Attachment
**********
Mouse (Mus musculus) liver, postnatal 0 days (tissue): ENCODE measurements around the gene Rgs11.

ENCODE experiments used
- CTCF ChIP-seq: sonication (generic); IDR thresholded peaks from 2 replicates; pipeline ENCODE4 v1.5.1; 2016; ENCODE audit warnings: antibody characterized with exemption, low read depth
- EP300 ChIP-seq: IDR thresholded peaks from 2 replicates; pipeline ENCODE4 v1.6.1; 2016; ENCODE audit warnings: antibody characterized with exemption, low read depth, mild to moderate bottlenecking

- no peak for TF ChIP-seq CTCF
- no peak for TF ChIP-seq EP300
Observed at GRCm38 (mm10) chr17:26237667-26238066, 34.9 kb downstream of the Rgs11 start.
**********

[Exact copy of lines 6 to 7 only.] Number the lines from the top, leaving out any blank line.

- no peak for TF ChIP-seq EP300
Observed at GRCm38 (mm10) chr17:26237667-26238066, 34.9 kb downstream of the Rgs11 start.